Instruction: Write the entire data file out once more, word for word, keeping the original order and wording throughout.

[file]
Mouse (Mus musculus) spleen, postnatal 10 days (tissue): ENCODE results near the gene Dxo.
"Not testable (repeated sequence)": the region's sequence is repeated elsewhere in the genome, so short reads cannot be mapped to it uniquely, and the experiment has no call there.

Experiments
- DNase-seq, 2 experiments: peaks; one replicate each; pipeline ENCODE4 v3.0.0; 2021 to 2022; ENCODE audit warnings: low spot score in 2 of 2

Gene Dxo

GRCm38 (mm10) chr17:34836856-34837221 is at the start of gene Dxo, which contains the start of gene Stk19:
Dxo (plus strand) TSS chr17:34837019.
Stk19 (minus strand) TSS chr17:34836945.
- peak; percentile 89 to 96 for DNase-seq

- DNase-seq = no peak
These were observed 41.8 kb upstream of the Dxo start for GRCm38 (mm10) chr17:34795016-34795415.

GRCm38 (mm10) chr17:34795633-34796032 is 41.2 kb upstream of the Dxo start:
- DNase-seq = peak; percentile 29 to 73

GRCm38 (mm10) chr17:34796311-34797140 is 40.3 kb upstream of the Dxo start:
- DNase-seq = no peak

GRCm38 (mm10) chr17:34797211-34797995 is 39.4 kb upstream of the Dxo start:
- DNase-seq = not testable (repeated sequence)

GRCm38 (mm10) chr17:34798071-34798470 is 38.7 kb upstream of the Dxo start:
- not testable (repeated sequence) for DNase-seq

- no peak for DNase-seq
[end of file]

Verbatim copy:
Mouse (Mus musculus) spleen, postnatal 10 days (tissue): ENCODE results near the gene Dxo.
"Not testable (repeated sequence)": the region's sequence is repeated elsewhere in the genome, so short reads cannot be mapped to it uniquely, and the experiment has no call there.

Experiments
- DNase-seq, 2 experiments: peaks; one replicate each; pipeline ENCODE4 v3.0.0; 2021 to 2022; ENCODE audit warnings: low spot score in 2 of 2

Gene Dxo

GRCm38 (mm10) chr17:34836856-34837221 is at the start of gene Dxo, which contains the start of gene Stk19:
Dxo (plus strand) TSS chr17:34837019.
Stk19 (minus strand) TSS chr17:34836945.
- peak; percentile 89 to 96 for DNase-seq

- DNase-seq = no peak
These were observed 41.8 kb upstream of the Dxo start for GRCm38 (mm10) chr17:34795016-34795415.

GRCm38 (mm10) chr17:34795633-34796032 is 41.2 kb upstream of the Dxo start:
- DNase-seq = peak; percentile 29 to 73

GRCm38 (mm10) chr17:34796311-34797140 is 40.3 kb upstream of the Dxo start:
- DNase-seq = no peak

GRCm38 (mm10) chr17:34797211-34797995 is 39.4 kb upstream of the Dxo start:
- DNase-seq = not testable (repeated sequence)

GRCm38 (mm10) chr17:34798071-34798470 is 38.7 kb upstream of the Dxo start:
- not testable (repeated sequence) for DNase-seq

- no peak for DNase-seq